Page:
Bristol City manager Nigel Pearson said on Tuesday: "The standard of officiating, as far as I'm concerned, is at an all-time low….the integrity of the sport is being compromised."; EFL are considering the 'VAR light' alternative, which would use fewer cameras and would be cheaper
Wednesday 17 August 2022 15:07, UK
The EFL have no plans to fast-track their introduction of VAR in the Championship, despite the startling criticism of refereeing standards by Bristol City manager Nigel Pearson.
City won their first league game of the season last night, but that didn't stop Pearson threatening to quit football, unless the officials improve.
The former Leicester boss was fined by the FA in December, after saying that the performance of referee Andy Davies at the time was "parks standard".
He is waiting to see if he will receive further punishment from the FA for his latest comments which were the result of his player, Mark Sykes, being shown a straight red card, whilst Luton's Luke Freeman only received a yellow card for his reaction.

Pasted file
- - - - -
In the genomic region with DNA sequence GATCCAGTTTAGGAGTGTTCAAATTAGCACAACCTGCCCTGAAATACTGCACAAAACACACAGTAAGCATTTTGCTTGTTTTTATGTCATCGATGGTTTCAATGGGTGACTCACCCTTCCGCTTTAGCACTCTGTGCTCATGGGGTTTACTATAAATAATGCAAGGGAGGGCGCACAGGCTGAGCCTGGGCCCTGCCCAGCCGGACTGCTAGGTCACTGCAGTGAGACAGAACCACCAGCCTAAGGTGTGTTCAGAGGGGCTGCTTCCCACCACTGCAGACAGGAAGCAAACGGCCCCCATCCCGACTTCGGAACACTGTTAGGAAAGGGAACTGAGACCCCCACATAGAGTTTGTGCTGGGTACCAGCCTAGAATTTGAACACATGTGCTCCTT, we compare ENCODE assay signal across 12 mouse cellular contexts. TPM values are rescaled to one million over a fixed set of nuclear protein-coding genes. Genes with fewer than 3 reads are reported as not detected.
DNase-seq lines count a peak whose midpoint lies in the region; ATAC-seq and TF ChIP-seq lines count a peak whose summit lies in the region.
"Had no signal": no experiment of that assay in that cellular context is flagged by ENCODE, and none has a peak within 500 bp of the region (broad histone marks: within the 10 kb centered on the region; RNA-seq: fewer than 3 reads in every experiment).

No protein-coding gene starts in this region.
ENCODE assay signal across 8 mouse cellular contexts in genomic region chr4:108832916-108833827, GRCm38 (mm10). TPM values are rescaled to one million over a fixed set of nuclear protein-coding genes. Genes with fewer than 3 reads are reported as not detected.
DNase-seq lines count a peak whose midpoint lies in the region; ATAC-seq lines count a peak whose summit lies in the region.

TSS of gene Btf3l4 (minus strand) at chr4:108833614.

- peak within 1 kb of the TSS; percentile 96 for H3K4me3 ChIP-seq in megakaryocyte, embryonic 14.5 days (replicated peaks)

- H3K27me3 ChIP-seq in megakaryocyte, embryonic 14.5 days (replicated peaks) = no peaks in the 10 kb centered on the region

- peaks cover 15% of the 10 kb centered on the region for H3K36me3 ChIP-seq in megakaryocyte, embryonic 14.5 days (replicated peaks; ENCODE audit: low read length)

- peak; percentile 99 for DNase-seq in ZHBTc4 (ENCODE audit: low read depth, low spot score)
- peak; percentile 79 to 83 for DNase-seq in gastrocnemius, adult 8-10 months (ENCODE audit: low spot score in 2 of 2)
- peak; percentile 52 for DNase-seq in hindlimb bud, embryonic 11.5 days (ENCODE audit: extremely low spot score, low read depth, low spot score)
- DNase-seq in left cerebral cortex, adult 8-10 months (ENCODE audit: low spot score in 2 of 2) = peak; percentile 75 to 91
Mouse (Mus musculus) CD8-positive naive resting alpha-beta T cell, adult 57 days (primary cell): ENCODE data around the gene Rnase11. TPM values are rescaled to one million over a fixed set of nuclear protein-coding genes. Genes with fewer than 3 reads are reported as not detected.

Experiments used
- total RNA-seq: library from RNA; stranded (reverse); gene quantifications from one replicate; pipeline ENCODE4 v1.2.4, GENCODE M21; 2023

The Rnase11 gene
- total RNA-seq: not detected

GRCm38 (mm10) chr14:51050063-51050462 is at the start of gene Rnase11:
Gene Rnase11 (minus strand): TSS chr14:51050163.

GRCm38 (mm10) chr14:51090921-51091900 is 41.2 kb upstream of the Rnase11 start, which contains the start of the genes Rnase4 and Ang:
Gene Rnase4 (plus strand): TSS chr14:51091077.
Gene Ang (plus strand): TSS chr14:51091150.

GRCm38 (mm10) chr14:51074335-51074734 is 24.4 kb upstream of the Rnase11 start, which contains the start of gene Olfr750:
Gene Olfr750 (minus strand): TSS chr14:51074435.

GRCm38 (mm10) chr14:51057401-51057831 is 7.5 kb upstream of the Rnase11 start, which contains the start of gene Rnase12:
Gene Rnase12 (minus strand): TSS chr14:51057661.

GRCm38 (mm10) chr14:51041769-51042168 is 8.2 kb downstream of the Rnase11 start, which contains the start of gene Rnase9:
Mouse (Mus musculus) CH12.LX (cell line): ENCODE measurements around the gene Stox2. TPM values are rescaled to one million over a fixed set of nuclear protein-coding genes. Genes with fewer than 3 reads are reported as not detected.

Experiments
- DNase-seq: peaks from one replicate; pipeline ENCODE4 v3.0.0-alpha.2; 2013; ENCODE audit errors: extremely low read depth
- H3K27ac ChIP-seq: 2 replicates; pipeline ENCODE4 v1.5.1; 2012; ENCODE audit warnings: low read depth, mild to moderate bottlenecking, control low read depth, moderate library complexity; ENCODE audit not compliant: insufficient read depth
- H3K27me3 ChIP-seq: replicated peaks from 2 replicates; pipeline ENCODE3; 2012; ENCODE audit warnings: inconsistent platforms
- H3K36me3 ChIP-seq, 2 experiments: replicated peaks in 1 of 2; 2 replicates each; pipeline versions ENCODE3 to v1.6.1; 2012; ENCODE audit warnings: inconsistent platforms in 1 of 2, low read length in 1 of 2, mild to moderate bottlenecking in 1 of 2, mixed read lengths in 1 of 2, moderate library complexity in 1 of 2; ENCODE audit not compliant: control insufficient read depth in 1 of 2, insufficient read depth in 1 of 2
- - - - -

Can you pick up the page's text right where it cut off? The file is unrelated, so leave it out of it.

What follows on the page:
"I've got to be honest with you," Pearson said. "I thought about it last year, and I've thought about it again this year, and that is basically to pack up being involved in the sport.
"The standard of officiating, as far as I'm concerned, is at an all-time low….the integrity of the sport is being compromised."
VAR light is a cost-effective alternative to the full VAR system, which can be expensive to implement.
The VAR light system is currently in the testing phase after FIFA presented the plan to IFAB in March 2021, which was approved.
Two kinds of systems that competitions can apply for to trial: one that uses four to eight cameras and another of one to three cameras. It is not clear which route the EFL would choose to take.
Pearson has revealed the PGMOL wrote to the club on Saturday admitting that in City's previous game against Hull, they should have been awarded two penalties. He says the correspondence also stated that the penalty awarded to Hull was also a mistake.
"They're (referees) consistently poor. I'll probably get in trouble again for saying what I think, but somebody has to say it - I'm sick to death about people like me who have jobs that are in jeopardy.
"It's alright if we play badly every week, I can take losing my job because of that….but for me, it's just a worry for the game."
The EFL is still discussing the practicalities of introducing a "VAR-light" system but hopes to introduce the low-cost alternative for the start of next season.
Compared to what's used in the Premier League, the EFL technology would incorporate fewer cameras, and therefore be cheaper.
It would not include cameras to assess offside decisions, for example, but would allow referees to review contentious incidents.
In March, the International Football Association Board (IFAB) discussed the likelihood of VAR-light being permitted for use in more competitions.